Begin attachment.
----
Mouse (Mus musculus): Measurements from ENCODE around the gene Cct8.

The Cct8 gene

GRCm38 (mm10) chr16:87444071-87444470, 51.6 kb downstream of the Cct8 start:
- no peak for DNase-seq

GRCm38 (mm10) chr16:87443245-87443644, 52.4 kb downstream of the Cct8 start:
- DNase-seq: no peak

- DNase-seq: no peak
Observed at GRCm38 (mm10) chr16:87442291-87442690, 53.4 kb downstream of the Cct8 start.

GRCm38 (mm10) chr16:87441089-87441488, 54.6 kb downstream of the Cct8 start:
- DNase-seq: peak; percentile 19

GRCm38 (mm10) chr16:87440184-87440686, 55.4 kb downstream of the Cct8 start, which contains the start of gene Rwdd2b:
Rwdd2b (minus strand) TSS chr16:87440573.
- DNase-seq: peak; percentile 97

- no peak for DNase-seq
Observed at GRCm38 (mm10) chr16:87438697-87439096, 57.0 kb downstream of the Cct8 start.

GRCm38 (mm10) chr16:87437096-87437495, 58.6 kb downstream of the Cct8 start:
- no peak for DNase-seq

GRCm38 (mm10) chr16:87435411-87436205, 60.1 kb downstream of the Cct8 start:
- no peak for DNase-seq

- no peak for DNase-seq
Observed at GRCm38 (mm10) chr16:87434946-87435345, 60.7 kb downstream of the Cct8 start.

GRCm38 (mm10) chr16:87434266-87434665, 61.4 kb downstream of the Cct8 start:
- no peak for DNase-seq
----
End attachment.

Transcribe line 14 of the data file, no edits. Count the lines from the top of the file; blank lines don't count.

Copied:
- no peak for DNase-seq